Title: Increasing complexity of medical technology in helicopter emergency medical services and consequences for patient safety

Authors: Håkon Bjorheim Abrahamsen; Frank Asche; Eirik Bjorheim Abrahamsen

Addresses: Faculty of Science and Technology, Department of Safety, Economics and Planning, University of Stavanger, Stavanger, 4036, Norway; Department of Anaesthesiology and Intensive Care, Stavanger University Hospital, Stavanger, 4011, Norway; Department of Research and Development, The Norwegian Air Ambulance Foundation, Drøbak, 1448, Norway ' School of Forest Resources and Conservation, Institute for Sustainable Food Systems, University of Florida, 1741 Museum Road, 185 Rogers Hall, P.O. Box 110570, Gainesville, FL 32611-057, USA; Faculty of Science and Technology, Department of Safety, Economics and Planning, University of Stavanger, Stavanger, 4036, Norway ' Faculty of Science and Technology, Department of Safety, Economics and Planning, University of Stavanger, Stavanger, 4036, Norway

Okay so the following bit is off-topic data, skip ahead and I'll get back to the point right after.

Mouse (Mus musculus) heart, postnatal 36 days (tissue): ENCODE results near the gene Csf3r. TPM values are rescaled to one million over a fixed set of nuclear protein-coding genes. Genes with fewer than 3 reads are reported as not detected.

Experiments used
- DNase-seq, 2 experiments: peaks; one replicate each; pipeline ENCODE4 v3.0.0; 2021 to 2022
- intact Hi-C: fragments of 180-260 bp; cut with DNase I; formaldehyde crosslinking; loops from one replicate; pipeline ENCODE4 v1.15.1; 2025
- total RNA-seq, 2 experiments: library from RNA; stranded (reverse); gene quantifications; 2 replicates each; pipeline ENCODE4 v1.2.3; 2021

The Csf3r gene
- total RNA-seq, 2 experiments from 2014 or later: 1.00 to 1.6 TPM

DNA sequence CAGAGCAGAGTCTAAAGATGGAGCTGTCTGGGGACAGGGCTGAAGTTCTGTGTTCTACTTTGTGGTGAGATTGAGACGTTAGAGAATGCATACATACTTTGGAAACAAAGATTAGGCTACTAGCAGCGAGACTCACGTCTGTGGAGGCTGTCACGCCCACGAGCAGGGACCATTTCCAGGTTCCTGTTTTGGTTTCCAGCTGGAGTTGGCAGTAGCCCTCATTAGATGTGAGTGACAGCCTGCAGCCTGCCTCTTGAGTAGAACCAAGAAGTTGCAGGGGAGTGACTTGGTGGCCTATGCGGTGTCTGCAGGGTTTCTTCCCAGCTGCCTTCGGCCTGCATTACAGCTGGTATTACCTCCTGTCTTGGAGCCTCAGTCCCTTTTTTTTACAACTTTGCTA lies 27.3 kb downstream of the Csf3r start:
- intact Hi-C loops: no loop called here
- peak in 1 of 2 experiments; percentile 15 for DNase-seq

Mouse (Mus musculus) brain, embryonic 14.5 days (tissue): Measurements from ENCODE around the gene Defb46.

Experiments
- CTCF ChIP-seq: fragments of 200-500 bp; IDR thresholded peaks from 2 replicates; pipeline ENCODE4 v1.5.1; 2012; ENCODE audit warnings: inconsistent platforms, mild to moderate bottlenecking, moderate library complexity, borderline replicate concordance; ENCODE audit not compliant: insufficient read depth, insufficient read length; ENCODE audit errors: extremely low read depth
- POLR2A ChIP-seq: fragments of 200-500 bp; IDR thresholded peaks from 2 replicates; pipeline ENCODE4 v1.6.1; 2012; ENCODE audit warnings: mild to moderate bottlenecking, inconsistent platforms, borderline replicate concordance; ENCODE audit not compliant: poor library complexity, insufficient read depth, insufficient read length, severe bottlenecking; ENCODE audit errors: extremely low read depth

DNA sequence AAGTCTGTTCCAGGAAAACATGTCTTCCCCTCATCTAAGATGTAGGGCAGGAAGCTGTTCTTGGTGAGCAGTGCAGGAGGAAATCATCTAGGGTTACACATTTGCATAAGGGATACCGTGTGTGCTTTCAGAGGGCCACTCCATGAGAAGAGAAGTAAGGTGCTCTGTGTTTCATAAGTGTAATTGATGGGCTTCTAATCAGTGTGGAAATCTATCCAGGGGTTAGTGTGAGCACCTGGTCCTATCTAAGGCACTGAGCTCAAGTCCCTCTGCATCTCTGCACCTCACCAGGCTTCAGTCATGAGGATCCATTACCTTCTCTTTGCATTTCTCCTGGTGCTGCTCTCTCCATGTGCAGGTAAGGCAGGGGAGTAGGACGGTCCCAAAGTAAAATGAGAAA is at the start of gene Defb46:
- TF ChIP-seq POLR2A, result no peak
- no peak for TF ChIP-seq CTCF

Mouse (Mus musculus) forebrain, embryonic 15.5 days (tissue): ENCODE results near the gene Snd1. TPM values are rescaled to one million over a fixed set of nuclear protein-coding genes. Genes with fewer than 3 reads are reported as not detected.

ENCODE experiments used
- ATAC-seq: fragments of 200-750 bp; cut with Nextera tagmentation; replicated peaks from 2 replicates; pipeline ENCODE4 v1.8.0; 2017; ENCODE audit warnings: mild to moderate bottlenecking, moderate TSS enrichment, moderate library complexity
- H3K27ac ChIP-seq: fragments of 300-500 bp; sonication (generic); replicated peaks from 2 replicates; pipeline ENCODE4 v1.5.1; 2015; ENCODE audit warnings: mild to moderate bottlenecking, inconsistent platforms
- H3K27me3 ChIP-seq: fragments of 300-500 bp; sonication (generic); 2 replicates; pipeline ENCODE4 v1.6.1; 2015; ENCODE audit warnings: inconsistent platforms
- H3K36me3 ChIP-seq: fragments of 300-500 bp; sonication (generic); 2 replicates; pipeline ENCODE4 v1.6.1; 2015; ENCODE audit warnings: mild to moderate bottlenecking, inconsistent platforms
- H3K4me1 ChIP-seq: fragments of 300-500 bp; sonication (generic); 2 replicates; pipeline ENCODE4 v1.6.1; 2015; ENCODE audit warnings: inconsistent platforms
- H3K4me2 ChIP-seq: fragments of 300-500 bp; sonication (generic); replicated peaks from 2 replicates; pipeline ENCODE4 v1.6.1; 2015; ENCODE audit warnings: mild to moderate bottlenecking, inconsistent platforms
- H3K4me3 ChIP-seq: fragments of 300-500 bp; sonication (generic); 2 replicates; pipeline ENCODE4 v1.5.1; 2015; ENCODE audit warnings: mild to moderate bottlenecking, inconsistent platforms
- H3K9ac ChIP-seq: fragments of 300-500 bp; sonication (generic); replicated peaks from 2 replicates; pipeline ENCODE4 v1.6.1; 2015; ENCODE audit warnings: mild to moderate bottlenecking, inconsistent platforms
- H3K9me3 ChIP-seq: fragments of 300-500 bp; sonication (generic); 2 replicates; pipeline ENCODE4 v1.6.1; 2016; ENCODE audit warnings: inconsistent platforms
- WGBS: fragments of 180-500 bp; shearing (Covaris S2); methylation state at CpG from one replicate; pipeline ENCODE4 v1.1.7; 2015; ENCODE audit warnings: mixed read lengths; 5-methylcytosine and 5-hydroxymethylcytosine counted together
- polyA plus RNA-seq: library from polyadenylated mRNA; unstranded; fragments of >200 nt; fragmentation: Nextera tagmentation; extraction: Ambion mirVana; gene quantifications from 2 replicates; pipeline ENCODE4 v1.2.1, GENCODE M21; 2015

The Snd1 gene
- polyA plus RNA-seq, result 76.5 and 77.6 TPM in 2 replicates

Abstract: There is a trend for helicopter emergency medical services (HEMS) to rapidly adopt technologic advances from specialised healthcare within hospitals, ignoring other parts of the HEMS system. Using economic theory, we show that, when making investments in new technology, lack of consideration of system factors does not necessarily improve practice. The introduction of new technology may unintentionally add to work system complexity and workload. This can make a negative contribution to patient safety and healthcare quality.

Keywords: complexity; medical technology; helicopter emergency medical services; patient safety.

DOI: 10.1504/IJTPM.2018.093852

International Journal of Technology, Policy and Management, 2018 Vol.18 No.3, pp.234 - 246

Available online: 27 Jul 2018 *

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